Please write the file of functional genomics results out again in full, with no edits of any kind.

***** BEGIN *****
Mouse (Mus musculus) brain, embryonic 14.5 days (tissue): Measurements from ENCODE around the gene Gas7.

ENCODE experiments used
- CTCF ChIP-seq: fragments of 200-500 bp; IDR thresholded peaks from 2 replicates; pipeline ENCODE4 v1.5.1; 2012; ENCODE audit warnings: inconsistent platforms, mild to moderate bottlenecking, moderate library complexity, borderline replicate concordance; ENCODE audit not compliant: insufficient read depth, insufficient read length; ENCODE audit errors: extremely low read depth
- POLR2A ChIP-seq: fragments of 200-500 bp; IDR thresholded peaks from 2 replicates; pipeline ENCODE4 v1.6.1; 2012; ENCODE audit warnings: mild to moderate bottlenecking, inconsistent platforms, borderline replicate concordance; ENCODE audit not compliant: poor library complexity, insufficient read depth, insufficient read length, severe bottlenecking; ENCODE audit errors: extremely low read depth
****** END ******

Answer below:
Mouse (Mus musculus) brain, embryonic 14.5 days (tissue): Measurements from ENCODE around the gene Gas7.

ENCODE experiments used
- CTCF ChIP-seq: fragments of 200-500 bp; IDR thresholded peaks from 2 replicates; pipeline ENCODE4 v1.5.1; 2012; ENCODE audit warnings: inconsistent platforms, mild to moderate bottlenecking, moderate library complexity, borderline replicate concordance; ENCODE audit not compliant: insufficient read depth, insufficient read length; ENCODE audit errors: extremely low read depth
- POLR2A ChIP-seq: fragments of 200-500 bp; IDR thresholded peaks from 2 replicates; pipeline ENCODE4 v1.6.1; 2012; ENCODE audit warnings: mild to moderate bottlenecking, inconsistent platforms, borderline replicate concordance; ENCODE audit not compliant: poor library complexity, insufficient read depth, insufficient read length, severe bottlenecking; ENCODE audit errors: extremely low read depth